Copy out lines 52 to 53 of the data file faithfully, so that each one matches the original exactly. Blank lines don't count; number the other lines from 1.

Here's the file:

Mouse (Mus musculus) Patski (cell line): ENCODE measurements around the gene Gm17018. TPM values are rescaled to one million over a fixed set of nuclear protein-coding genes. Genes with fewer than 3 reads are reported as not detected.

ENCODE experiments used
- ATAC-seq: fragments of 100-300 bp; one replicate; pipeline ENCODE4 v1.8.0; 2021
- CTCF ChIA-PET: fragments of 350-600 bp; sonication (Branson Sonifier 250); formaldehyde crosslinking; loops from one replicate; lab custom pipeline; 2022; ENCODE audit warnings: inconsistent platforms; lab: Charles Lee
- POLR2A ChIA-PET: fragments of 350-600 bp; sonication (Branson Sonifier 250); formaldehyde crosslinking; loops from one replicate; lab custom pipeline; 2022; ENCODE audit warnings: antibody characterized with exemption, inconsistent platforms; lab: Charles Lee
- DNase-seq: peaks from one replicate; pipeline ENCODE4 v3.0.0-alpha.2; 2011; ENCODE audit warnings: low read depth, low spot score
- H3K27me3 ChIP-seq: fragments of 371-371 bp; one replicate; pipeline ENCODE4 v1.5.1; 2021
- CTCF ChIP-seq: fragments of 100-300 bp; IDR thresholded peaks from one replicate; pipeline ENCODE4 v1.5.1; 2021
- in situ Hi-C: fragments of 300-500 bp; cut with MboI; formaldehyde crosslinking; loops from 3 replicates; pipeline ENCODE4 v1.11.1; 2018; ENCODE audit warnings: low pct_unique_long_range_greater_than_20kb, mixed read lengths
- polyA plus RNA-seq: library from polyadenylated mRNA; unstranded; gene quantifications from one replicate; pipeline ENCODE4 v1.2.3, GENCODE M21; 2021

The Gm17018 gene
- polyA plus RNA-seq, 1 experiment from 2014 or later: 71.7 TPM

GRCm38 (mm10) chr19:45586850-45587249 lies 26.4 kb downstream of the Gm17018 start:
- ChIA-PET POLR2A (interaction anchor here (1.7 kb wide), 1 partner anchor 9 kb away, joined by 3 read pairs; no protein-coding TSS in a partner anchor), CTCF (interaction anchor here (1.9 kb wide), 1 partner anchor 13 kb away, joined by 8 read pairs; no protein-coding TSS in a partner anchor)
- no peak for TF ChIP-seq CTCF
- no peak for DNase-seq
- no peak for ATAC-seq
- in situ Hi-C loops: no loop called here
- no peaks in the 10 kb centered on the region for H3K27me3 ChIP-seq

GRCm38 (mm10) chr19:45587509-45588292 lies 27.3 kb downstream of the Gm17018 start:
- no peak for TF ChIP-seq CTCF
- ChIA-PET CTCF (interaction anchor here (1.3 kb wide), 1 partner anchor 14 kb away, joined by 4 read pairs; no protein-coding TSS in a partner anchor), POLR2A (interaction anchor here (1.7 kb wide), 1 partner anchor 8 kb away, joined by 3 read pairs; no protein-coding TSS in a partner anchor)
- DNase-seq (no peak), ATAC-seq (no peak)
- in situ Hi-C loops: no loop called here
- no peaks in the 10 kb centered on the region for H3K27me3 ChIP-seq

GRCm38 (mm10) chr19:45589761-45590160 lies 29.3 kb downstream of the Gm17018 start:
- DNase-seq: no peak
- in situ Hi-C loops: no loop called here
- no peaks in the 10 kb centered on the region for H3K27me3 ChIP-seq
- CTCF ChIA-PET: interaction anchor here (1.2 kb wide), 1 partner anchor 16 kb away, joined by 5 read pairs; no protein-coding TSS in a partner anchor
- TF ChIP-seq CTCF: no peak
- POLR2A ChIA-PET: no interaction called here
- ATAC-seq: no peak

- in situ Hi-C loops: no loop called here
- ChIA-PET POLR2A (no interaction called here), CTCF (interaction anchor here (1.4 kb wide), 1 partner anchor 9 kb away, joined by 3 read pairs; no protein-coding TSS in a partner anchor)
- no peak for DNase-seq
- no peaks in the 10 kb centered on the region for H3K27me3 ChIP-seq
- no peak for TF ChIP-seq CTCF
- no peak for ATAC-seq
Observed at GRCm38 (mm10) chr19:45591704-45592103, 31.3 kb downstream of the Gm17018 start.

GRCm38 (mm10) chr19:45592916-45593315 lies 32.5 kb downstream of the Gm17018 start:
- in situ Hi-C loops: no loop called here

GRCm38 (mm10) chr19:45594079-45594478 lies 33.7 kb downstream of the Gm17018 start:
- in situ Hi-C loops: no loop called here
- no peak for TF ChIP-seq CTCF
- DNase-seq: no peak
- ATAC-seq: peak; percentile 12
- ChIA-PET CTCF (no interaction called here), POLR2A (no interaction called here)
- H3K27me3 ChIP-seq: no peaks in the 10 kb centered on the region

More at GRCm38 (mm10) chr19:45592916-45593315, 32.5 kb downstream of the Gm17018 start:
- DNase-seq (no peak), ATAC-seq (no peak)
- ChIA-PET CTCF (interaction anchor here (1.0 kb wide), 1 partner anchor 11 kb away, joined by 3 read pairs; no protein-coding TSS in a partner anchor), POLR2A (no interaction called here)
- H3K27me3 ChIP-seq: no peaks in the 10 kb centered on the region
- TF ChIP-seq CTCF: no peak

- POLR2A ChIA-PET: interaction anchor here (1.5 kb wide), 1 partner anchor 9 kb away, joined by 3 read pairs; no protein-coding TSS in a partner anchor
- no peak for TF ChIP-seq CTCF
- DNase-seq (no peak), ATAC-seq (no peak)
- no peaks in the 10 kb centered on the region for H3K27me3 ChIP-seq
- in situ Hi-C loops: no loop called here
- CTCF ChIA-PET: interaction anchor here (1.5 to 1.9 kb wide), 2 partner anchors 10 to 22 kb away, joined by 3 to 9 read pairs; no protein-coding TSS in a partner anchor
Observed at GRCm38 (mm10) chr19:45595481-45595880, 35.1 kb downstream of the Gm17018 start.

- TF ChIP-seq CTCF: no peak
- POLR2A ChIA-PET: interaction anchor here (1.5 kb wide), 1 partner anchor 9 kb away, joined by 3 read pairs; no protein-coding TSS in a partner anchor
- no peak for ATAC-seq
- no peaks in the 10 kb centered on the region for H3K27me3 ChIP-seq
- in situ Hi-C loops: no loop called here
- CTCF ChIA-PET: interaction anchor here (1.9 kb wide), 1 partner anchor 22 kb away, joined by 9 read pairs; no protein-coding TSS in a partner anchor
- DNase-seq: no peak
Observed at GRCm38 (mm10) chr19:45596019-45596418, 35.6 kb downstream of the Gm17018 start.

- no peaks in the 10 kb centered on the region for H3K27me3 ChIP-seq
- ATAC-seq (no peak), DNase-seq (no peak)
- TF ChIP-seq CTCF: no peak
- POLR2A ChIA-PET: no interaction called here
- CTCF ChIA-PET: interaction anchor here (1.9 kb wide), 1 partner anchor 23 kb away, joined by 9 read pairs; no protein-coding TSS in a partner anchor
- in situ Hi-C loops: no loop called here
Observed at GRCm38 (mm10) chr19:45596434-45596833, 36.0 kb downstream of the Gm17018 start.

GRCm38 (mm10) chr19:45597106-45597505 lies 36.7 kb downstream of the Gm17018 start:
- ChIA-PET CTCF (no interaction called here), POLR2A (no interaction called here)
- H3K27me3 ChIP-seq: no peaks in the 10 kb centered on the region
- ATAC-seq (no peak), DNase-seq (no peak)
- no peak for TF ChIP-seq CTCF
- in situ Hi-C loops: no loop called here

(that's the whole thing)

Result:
- ChIA-PET CTCF (interaction anchor here (1.0 kb wide), 1 partner anchor 11 kb away, joined by 3 read pairs; no protein-coding TSS in a partner anchor), POLR2A (no interaction called here)
- H3K27me3 ChIP-seq: no peaks in the 10 kb centered on the region